One of my favorite books is The Gift of Fear by Gavin de Becker, a renowned expert in security. It’s a book I think everyone should read, particularly young women. One of his overriding themes is that women, if they feel they are in an uncomfortable or even frightening situation, still feel like they have to be nice, even when their gut says that something is wrong. The point he tries to drill home is to always trust your instincts, regardless of social convention.
I always thought this was really astute advice and since I’m shy and not especially open with strangers anyway, I’ve always assumed that I’d be easily able to heed his pointers should I ever be confronted with a threat. And if something gets to me, even though I’m very much an introvert, I can have a very caustic and sharp tongue and am not afraid to use it.
Not so much tonight.
I just returned from a business trip to Orange County, California. I was marveling at how well things had gone since usually I can count on at least one or two glitches during the course of my travels. Other than having to limp through the airport with wicked blisters on my heel because I’m an idiot and decided to wear a new pair of shoes on this trip, everything was great and I was looking forward to getting home and showering the kids with their Disneyland booty.
I got into the offsite parking shuttle and it was very full. I took the last seat in the back of the bus between a bigger guy and a gray-haired man in a suit. The man in the suit was listening to his headphones and drumming and playing various air instruments on his suitcase. He also had an annoying throat-clearing tic. As we pulled out of the terminal, the driver took a hard right and I lost my balance and sort of slid off the edge of the seat because I wasn’t holding onto anything. As I was trying to straighten myself out I broke a fingernail. I’m not vain about my nails, but it was cut to the quick and it hurt.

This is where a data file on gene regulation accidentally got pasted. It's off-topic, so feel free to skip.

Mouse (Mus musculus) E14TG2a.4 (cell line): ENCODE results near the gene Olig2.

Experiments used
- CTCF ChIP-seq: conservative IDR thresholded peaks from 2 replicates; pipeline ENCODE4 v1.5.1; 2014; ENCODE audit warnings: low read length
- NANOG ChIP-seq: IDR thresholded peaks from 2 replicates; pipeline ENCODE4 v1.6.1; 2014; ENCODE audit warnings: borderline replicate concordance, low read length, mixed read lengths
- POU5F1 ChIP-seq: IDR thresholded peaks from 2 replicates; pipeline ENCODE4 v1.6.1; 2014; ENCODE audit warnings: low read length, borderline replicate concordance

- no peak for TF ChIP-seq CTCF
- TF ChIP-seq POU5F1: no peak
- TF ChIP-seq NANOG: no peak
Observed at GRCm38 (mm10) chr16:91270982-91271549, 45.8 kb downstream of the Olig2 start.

As this was all going on, the man in the suit did a weird laugh slash cough and I said something about not being prepared for that sharp turn. The bigger guy next to me said that he was relieved to hear me say that because he thought he’d pushed me over. I was trying to deal with my ripped off fingernail when the man in the suit, in an attempt at humor, I guess, leaned over into me, pushing me to the side.
It was awkward and I did nothing but sort of smile sheepishly. It was barely (and I use “barely” in the sense of “not at all”) funny the first time, but the next two times he did the same thing, it was just creepy. This is where I am extremely frustrated by my reaction. I definitely felt uncomfortable by this. Never like I was in any kind of danger or anything, but I did not like it. At all. So why didn’t I respond? Why did I feel obligated to be polite? I was holding my backpack on my lap. At the very least why didn’t I move it into the space between us and send a clear message that I didn’t appreciate what he was doing?
After a few people had been dropped off at their cars I immediately took the opportunity to move way over to the window. I snapped a picture of him.
I guess my point is, trust your instincts, you don’t have to be nice. In the grand scheme of things, this incident wasn’t that big of a deal, but I’m bothered that I didn’t react differently. I should have conveyed that what he was doing was not okay.
© Jennifer Alys Windholz, 2010